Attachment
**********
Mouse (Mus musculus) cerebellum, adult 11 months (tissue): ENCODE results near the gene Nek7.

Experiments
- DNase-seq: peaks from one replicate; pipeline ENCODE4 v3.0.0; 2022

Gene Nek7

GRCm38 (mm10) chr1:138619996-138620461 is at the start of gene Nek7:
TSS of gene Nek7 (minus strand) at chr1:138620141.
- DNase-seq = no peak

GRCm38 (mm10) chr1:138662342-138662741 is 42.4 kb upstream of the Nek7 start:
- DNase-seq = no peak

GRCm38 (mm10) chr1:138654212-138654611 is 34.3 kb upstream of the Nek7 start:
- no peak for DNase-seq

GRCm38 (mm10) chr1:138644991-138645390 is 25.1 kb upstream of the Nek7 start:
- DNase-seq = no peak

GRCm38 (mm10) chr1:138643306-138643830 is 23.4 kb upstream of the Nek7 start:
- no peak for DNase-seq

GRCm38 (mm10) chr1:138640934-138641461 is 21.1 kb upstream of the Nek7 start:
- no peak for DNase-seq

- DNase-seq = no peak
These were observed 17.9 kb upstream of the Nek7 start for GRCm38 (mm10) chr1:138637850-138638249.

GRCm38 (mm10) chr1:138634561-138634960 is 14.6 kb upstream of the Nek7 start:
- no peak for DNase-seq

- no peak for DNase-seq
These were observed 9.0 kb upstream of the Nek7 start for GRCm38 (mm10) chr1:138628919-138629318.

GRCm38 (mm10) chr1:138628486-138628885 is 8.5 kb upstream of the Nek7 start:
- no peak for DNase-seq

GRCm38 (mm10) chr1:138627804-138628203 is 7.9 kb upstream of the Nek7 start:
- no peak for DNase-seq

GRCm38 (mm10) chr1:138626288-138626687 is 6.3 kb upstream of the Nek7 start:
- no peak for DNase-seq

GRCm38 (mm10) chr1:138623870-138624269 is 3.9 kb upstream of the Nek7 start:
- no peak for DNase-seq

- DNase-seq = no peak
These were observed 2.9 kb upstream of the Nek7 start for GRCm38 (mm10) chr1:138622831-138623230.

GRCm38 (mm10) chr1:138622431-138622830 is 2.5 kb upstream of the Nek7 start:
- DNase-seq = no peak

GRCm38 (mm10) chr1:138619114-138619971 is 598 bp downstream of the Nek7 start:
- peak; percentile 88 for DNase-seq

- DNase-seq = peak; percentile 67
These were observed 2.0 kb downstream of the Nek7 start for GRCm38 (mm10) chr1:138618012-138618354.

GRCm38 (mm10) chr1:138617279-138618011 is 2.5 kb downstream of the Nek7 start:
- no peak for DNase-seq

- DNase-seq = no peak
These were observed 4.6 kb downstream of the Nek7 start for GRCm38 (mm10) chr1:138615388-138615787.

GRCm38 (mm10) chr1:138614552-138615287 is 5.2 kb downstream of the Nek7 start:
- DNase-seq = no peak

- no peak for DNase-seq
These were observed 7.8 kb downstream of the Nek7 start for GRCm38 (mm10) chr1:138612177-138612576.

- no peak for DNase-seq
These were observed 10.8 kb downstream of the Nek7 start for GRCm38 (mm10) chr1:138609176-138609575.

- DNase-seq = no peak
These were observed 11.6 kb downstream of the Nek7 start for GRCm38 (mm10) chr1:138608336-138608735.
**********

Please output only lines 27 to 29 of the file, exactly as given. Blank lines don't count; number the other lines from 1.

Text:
- no peak for DNase-seq

GRCm38 (mm10) chr1:138626288-138626687 is 6.3 kb upstream of the Nek7 start:
- no peak for DNase-seq